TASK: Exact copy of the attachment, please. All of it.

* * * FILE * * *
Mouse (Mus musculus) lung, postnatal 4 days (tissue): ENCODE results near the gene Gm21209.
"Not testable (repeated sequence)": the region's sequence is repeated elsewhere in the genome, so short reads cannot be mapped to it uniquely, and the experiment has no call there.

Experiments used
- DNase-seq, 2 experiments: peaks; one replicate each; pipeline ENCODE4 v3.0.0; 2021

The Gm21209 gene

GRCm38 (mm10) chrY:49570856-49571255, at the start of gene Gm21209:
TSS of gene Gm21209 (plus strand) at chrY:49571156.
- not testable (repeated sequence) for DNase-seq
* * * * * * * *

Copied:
Mouse (Mus musculus) lung, postnatal 4 days (tissue): ENCODE results near the gene Gm21209.
"Not testable (repeated sequence)": the region's sequence is repeated elsewhere in the genome, so short reads cannot be mapped to it uniquely, and the experiment has no call there.

Experiments used
- DNase-seq, 2 experiments: peaks; one replicate each; pipeline ENCODE4 v3.0.0; 2021

The Gm21209 gene

GRCm38 (mm10) chrY:49570856-49571255, at the start of gene Gm21209:
TSS of gene Gm21209 (plus strand) at chrY:49571156.
- not testable (repeated sequence) for DNase-seq